The latest centres to have joined the d.c.a. network are Le Magasin des Horizons in Grenoble, La Halle des Bouchers in Vienne, and Triangle France in Marseille, three organizations which have quite different institutional histories and identities, but which “work” and feed the model of the art centre with their new energy: Le Magasin des Horizons is involved in a very experimental project, Triangle has come into being as an artist-run space, and La Halle des Bouchers is the result of a municipal determination to support contemporary art. As far as candidates for the label are concerned, they will have in fact to correspond to the specifications and missions that set a framework and determine expectations. But let us bear in mind that each artistic direction in its own way organizes and incarnates these missions, which are not new in relation to the existing ones. It is not because there is a shared modus operandi that all the projects are alike. Differences in curatorial styles and aesthetics are obviously still possible, within diverse regional dynamics. As for incorporating “decidedly innovative models”, will they want to be like some existing model? I’m not sure…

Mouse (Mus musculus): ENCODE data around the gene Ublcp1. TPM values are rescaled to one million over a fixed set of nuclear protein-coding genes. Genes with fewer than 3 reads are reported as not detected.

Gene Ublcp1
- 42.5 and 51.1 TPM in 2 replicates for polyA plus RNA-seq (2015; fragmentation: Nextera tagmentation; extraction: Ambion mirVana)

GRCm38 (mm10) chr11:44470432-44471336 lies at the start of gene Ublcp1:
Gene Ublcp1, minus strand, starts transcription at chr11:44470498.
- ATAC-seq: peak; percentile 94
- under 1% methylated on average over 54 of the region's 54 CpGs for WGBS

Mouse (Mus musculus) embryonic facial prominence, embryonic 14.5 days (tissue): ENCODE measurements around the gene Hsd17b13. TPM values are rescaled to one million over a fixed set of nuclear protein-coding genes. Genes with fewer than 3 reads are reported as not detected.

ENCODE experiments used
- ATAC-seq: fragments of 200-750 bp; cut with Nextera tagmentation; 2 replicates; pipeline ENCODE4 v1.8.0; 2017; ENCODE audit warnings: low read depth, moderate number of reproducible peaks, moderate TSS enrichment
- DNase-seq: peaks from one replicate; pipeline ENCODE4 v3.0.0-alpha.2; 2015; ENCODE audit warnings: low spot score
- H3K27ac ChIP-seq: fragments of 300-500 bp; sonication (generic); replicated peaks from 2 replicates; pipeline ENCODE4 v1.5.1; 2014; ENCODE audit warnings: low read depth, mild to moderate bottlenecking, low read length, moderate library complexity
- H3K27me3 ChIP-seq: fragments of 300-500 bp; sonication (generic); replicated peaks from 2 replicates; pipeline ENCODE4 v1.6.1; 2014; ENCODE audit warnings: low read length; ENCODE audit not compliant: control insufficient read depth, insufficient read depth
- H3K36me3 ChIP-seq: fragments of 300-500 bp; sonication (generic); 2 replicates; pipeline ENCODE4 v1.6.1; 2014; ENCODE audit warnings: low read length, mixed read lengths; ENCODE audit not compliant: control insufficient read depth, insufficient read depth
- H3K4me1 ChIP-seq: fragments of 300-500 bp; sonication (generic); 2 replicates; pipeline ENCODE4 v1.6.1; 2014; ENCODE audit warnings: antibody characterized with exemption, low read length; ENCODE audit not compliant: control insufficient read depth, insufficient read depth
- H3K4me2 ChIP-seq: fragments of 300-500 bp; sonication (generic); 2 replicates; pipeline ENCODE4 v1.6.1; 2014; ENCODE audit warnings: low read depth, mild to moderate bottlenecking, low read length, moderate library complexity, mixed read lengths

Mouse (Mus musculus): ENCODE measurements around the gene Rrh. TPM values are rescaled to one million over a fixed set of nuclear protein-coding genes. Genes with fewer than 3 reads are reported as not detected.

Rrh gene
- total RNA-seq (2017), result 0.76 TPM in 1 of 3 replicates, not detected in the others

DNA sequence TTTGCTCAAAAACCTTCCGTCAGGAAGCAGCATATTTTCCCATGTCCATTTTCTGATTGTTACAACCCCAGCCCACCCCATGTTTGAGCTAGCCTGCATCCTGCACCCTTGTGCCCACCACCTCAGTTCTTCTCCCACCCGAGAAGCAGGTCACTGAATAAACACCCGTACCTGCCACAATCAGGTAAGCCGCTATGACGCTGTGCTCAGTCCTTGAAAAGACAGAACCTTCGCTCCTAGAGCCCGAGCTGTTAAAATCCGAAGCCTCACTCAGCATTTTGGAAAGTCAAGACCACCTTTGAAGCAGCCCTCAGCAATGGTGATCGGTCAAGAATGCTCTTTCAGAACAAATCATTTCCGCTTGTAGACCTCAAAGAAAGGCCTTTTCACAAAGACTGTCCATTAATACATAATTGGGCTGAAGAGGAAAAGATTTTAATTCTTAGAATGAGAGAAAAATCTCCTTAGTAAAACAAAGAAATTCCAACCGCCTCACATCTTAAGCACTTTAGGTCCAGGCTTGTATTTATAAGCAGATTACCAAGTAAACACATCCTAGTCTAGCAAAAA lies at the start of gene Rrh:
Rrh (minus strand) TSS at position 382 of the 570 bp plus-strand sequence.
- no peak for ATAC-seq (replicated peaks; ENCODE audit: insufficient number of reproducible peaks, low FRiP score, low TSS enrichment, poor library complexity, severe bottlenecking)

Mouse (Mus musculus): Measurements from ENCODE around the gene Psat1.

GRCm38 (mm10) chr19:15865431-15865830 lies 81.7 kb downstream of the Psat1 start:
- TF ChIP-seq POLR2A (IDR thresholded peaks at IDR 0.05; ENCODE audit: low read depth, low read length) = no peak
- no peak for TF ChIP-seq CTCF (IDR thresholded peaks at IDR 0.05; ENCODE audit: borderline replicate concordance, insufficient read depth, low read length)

FRACs which programme very young artists in their showrooms, museums which invent new ways of programming and undertake all-out experiments, and which create festivals (the New Festival at Beaubourg, for instance), not forgetting artist-run spaces… what is it that gives an art centre its specific character in 2017, apart from the collection issue? Don’t you get the feeling that the models are becoming more alike? It’s not uncommon, what’s more, to see an exhibition move from an art centre to a museum, and a FRAC director taking over the direction of an art centre, thereby showing that management methods are becoming more similar… Is this differentiation still relevant?
I don’t share your view about the professional links between FRAC directors and art centre directors, for example. They don’t happen that often, even if the skills required are actually quite close.